Data Analytics and The Death of The Modern Banking Industry

The clock is ticking on traditional institutions who must leverage data better or players from outside banking will become the primary providers of financial services.

Recent events have shown how the online world is awash with data, most of it readily available for commercial purposes. Consumers, who perceive little downside in allowing companies to capture information about them as they go about their online activities, have shared much of this data freely and largely obliviously. As we now understand with increased clarity, even the tastes and opinions they express on Facebook allows observers to infer extremely personal details about their lives with great accuracy.

How then will people react when presented with the opportunity to share highly confidential banking data in return for access to new or better services – data that might reveal much about their personal lives and habits? And how effectively will financial service providers meet the challenge of creating data-driven solutions that build consumers’ trust in their organization rather than eroding it?

Financial services providers – banks, credit unions, insurers, pension funds and wealth managers – must ask themselves whether they have the type of trust and level of permission from individual customers that will allow them to feel comfortable about building solutions and sharing those personal hopes and aspirations. But, what if we take this notion a stage further. In a data-first, open API world, this could ultimately mean the end of entire brands and sectors, as we know them. A grandiose statement, sure, but think about how the future is already shaping up.

If financial services providers are to succeed in winning consumers’ trust for personalized services that depend on access to their private data, consumers must clearly understand the value they gain in return for sharing highly personal information. The signs are already here that those providers may not be ‘banks’ in the traditional sense. They may be part of the equation, likely in partnership, but seemingly in the background and not as the go-to-market brand.

The ‘Amazon Bank’ Effect

A consumer today can use Amazon Balance to top up online and offline, AmazonPay to pay for services; and, if they’re a Prime customer, receive 2% cash back on every purchase. That looks an awful lot like a bank balance, with one click pay that also incentivizes the consumer to spend with the benefits a bank-issued card might provide. With Amazon Pay Places, consumers can pay for in-store and order ahead shopping experiences using their Amazon app rather than with a card, cash (even checks where they’re still used), using their Amazon account information.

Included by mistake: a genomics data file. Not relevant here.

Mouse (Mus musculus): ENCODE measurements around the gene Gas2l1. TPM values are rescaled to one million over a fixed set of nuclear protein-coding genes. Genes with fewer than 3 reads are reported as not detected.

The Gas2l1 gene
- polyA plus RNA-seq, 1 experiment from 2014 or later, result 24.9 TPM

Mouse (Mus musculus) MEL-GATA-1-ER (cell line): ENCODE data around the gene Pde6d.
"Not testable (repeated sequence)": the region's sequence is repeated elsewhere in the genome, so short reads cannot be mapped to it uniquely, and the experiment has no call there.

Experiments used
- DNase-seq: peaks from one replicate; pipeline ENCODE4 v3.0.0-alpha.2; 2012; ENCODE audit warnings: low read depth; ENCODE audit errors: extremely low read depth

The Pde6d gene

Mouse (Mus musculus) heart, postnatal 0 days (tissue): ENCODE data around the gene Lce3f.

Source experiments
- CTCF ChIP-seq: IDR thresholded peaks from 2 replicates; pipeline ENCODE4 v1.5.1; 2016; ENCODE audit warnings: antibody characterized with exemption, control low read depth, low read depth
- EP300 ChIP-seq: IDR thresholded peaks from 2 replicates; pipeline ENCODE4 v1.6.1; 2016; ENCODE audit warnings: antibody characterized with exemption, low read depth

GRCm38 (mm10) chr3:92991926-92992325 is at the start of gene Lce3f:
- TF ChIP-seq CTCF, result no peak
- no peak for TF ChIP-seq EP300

Amazon also provides online merchants with the ability to add a button on their websites’ checkout pages that let shoppers pay via their Amazon account info. The idea is that by doing so, consumers are less likely to abandon carts and thus more likely to accelerate the checkout process. So there you have funding, payments, and lending facilities for SMEs all within one ecosystem.

Similarly, the PayPal Cash MasterCard will let users access the money in their PayPal account to shop online or in stores and withdraw cash from ATMs anywhere MasterCard is accepted. Unbanked users can deposit a paycheck into their PayPal account … for free. Consumers who enroll in these features will be eligible to receive Federal Deposit Insurance Corporation (FDIC) pass-through insurance on the funds held in their PayPal account, with no minimum balance required.

If Amazon is lending you money, do you view it as the online bookseller? Is it now your bank? The rapid-response delivery firm when you’ve run out of washing powder? At any given point in time, it could be any of those because Amazon and others, such as Apple and Google, have a brand that stretches to encompass multiple service offerings. Try doing that with a bank brand – you can’t.

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Reassessing the Concept of  ‘Bank’

So, as we move away from the outdated, mass-market product-push towards services and experiences that are embedded in our everyday lives, this has the potential to disrupt the entire notion of what a bank provides.

It is a future where individual consumers sit at the center of their personal worlds and access the services that fit best into their lives thanks to the data about themselves that they choose to share with brands that they trust. Moreover, we are talking about trust on a personal, emotionally-engaged level. Not just the trust we have with a utility-style process that will work the exact same way the next time we need it.